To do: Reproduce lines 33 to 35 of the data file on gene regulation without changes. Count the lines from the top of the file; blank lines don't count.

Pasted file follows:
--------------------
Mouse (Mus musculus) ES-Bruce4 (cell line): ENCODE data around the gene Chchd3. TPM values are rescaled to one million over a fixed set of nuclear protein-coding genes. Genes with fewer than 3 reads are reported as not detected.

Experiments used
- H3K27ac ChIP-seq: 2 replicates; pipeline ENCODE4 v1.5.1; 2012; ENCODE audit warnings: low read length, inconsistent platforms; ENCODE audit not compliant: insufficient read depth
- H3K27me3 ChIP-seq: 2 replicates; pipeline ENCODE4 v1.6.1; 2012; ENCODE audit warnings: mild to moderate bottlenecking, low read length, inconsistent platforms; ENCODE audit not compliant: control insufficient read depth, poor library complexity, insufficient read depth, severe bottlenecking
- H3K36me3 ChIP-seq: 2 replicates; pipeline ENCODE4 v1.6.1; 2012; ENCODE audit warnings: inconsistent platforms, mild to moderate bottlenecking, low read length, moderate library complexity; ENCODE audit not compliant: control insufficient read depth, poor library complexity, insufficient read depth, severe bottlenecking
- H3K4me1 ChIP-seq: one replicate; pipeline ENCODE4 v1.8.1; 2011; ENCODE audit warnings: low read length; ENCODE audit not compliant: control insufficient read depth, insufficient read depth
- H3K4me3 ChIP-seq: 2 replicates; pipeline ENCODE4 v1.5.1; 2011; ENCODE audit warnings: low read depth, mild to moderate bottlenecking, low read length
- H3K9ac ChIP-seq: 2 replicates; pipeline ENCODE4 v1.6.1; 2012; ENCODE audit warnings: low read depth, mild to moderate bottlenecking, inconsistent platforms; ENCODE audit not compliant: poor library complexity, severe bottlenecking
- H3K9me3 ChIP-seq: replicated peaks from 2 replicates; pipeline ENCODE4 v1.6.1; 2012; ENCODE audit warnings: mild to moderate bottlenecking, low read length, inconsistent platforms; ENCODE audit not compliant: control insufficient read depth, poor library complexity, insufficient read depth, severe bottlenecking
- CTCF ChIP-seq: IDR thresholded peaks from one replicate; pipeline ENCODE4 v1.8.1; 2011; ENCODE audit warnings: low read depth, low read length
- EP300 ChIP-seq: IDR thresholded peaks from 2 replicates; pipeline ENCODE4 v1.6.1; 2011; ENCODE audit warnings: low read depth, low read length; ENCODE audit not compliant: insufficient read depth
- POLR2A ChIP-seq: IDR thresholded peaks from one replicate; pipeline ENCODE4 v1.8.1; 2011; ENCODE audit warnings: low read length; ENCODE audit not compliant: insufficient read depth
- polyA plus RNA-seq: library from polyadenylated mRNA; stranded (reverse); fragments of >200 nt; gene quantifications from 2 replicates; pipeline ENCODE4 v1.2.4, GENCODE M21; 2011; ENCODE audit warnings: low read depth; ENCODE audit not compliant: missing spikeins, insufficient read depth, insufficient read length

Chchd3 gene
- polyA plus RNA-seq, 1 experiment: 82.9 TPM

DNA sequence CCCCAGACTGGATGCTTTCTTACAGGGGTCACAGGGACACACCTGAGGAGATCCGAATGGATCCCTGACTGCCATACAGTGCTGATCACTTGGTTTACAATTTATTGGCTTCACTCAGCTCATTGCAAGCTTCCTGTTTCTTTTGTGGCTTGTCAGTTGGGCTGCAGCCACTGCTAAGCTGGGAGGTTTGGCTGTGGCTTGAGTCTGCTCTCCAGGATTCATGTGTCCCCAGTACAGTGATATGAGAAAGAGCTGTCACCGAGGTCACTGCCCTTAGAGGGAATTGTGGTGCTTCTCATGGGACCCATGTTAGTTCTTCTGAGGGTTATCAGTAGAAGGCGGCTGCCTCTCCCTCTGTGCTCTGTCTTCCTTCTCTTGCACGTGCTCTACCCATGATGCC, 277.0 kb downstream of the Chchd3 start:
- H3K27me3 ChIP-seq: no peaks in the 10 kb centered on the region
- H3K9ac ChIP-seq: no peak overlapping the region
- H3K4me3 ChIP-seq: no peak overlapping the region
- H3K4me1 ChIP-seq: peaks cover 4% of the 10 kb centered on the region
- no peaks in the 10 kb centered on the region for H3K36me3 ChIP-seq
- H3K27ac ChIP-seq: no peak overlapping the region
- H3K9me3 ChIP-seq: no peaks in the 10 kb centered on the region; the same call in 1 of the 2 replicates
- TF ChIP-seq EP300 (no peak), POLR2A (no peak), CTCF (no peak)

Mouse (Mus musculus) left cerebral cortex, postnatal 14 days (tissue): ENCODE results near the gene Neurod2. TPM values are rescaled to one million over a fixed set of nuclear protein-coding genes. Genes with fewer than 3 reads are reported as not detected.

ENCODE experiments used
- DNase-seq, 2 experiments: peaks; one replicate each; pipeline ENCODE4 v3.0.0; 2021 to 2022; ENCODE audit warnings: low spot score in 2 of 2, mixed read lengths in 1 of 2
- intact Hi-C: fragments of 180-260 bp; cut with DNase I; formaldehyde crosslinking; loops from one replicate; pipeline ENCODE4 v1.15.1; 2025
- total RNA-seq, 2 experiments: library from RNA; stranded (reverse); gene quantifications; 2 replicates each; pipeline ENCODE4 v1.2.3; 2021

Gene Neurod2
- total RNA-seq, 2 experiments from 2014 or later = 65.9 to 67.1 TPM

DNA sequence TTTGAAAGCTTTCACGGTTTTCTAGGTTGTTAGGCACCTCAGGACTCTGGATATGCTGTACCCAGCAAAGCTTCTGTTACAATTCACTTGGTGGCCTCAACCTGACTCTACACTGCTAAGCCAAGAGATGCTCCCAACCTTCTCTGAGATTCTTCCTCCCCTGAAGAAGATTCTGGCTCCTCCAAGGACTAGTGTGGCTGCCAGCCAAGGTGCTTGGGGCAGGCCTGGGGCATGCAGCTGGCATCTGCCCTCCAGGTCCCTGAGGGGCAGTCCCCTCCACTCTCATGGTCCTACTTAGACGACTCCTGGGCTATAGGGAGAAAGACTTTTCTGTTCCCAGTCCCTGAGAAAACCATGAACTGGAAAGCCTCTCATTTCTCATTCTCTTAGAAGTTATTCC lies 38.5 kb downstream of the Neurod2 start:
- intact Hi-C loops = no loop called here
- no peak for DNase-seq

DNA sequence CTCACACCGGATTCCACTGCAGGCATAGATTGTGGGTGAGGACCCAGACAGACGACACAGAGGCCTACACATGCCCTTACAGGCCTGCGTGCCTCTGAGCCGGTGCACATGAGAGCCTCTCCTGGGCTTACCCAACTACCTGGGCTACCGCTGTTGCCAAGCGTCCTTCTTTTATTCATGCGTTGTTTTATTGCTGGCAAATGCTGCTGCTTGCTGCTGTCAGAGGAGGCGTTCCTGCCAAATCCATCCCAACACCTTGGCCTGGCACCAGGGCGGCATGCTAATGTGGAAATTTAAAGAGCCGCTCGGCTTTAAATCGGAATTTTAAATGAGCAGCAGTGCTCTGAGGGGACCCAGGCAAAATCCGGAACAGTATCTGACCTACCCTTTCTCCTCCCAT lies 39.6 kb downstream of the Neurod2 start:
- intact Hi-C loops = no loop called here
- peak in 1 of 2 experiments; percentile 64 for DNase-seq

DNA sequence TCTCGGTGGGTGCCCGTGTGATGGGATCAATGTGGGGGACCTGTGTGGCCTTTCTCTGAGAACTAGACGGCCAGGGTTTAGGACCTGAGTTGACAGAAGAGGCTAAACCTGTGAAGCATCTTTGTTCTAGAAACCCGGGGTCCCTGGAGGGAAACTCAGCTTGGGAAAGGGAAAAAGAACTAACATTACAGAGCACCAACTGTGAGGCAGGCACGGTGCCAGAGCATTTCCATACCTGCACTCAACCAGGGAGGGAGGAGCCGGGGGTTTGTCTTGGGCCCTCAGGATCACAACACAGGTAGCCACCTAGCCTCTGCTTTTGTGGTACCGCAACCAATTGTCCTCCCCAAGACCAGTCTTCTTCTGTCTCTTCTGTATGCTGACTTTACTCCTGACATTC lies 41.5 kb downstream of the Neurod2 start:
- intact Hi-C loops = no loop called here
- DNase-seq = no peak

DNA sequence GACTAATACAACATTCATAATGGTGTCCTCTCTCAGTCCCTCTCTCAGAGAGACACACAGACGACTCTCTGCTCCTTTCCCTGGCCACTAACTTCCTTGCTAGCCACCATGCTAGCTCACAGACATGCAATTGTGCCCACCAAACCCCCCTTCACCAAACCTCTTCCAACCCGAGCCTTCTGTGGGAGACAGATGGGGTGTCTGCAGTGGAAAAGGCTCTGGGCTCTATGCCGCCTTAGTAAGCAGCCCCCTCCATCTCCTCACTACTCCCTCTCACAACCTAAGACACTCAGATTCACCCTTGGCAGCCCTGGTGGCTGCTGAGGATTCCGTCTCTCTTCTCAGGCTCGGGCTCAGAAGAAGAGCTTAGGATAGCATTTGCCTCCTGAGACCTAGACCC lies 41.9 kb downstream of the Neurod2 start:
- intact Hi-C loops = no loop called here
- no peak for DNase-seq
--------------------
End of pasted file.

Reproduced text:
- intact Hi-C loops = no loop called here
- no peak for DNase-seq

DNA sequence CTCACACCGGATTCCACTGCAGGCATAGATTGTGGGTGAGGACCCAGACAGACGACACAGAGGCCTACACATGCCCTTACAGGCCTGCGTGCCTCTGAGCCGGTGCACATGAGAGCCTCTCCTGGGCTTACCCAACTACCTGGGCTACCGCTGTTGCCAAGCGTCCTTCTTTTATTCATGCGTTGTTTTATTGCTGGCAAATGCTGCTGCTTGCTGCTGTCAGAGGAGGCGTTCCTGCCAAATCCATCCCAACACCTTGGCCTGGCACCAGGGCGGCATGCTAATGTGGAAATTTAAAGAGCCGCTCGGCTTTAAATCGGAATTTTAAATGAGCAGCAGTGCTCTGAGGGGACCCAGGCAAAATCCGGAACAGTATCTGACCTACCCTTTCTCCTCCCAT lies 39.6 kb downstream of the Neurod2 start: